Republished from Isaac Bruce Springsteen
In 2005, Sufjan Stevens released Illinois, the second installment of his fifty-part, album-a-state series. He then stated he never actually intended to complete the project and spent the next five years releasing a “bonus disc” for Illinois, a multimedia project based on the Brooklyn-Queens expressway, a Christmas compilation and an EP. Out Sept. 12, The Age of Adz marks the long-awaited LP follow-up to Illinois.
Stevens is notoriously gifted at sounding both grandiose and immediate. Yet, at first listen, The Age of Adz seems almost aimless and discordant; it’s not exactly an easy listen. Synthesized elements are much more prominent—Stevens’s voice is even auto-tuned at one point—and, while melodies seem to be floating around, they appear incoherent for the most part.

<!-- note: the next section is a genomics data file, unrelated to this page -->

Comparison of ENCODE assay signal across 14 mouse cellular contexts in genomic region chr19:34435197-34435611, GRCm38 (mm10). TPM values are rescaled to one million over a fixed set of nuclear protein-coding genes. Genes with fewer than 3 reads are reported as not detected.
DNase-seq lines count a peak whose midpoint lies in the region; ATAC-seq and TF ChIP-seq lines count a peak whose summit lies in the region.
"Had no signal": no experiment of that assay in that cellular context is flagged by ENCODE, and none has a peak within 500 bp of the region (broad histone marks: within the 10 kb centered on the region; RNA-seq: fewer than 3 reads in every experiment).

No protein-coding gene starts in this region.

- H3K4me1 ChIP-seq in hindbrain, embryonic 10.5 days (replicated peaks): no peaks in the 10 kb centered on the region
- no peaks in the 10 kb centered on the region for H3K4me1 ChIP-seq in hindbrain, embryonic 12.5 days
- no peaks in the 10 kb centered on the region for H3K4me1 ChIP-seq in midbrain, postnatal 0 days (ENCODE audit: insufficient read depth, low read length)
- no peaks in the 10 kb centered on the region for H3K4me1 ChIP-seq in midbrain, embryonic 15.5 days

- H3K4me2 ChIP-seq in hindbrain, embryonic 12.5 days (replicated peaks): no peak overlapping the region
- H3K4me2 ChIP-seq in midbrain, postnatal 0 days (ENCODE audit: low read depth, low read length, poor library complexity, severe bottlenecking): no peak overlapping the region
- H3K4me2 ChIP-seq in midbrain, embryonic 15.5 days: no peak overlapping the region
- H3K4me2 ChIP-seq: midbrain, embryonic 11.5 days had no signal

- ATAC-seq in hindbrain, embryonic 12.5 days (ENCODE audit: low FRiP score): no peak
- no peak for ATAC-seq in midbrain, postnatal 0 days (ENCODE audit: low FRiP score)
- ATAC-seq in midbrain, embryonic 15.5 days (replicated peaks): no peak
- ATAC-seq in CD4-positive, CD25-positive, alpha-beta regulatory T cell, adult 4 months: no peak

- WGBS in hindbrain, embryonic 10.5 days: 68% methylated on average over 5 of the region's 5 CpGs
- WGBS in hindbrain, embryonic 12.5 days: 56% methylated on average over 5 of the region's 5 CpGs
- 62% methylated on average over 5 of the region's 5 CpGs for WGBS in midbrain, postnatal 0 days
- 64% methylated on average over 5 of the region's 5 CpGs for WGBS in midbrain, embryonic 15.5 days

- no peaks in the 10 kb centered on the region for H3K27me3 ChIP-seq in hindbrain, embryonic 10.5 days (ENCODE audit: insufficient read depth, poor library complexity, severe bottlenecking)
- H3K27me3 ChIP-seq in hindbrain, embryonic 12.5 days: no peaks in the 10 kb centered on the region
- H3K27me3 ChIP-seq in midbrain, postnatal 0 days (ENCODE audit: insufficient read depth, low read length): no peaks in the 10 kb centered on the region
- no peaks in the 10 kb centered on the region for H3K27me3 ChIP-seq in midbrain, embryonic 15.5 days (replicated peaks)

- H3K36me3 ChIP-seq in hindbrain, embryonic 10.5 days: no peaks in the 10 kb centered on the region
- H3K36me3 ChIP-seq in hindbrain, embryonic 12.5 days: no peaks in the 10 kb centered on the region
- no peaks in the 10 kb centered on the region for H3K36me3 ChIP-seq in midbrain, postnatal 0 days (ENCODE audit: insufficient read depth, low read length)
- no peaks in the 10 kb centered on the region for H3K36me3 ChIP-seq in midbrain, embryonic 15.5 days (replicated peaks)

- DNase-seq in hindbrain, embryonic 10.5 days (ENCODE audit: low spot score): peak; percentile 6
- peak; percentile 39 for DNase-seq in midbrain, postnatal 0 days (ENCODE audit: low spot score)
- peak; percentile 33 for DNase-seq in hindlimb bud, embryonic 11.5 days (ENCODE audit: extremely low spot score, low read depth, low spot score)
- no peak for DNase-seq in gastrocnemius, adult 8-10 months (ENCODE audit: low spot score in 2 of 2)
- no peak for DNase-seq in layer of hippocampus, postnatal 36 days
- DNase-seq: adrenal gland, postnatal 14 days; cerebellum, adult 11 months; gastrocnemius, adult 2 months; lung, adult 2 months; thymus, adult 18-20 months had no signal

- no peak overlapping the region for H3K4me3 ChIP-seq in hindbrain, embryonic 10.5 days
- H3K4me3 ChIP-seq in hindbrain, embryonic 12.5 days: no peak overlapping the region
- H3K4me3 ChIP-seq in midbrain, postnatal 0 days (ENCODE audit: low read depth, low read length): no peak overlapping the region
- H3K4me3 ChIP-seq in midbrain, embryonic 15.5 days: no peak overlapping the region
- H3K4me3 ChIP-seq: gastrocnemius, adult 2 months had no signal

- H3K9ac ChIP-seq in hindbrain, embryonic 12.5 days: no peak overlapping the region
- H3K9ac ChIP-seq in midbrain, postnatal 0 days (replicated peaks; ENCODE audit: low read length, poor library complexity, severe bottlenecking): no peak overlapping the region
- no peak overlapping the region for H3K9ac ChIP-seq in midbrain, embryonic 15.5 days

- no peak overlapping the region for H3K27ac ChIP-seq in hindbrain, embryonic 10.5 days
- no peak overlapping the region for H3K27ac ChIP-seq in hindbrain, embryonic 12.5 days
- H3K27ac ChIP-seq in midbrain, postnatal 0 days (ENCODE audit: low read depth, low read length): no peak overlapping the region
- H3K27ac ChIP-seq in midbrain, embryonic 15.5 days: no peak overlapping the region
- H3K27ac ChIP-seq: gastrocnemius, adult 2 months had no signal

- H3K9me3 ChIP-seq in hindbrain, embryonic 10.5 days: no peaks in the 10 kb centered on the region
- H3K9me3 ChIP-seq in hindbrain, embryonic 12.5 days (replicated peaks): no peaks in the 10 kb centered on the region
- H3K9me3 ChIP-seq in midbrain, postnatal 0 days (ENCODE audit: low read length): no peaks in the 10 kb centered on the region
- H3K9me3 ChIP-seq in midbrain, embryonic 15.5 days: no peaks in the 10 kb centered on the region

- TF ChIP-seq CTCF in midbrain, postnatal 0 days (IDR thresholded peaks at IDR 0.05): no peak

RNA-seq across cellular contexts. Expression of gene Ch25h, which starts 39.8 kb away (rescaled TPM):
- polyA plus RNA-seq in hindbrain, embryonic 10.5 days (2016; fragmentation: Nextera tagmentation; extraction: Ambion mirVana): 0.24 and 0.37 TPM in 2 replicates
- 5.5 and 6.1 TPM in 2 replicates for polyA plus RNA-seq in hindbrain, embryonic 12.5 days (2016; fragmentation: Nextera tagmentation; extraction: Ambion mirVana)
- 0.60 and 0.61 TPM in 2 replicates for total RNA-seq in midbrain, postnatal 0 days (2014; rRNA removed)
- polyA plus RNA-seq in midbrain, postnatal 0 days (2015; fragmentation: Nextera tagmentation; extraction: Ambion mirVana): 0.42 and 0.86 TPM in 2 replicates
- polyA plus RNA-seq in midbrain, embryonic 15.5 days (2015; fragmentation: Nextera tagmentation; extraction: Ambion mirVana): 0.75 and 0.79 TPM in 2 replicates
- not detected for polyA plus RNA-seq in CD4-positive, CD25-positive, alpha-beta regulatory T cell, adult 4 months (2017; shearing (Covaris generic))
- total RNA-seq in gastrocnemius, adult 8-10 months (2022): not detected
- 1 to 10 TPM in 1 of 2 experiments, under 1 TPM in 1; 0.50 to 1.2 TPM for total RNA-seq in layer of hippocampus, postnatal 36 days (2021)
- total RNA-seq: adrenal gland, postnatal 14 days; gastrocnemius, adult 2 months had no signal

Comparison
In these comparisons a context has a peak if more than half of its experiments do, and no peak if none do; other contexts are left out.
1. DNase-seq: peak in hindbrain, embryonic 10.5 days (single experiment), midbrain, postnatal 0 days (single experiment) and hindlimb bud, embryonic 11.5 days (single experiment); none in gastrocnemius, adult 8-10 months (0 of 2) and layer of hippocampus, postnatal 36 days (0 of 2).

After multiple listens, however, the clutter starts to clear. The Age of Adz is like a puzzle: once the eccentric production and compositions smooth out, the pieces begin to fit together (albeit with a few spots where the listener has to smash the pieces to make it fit). The big picture begins to form.
The image is not as straightforward and blatantly beautiful as Illinois. Whereas Illinois might be a Van Gogh or a Monet—constructed with sweeping brushstrokes and obviously gratifying, The Age of Adz is more of a Picasso—rough and convoluted yet beautiful nonetheless. It is tough to say if this beauty matches that of Illinois (admittedly a ridiculously high bar to reach), but there is a definite dark magnetism present. While not quite infectious, the album never fails to remain enrapturing, even during the interminable closer, “Impossible Soul.”
The Age of Adz is clearly an acquired taste, but Stevens’s past efforts give him the undeniable right to demand the audience’s repeated and dedicated attention. If they can grant him that much, an intricate, immersive listen will be their reward.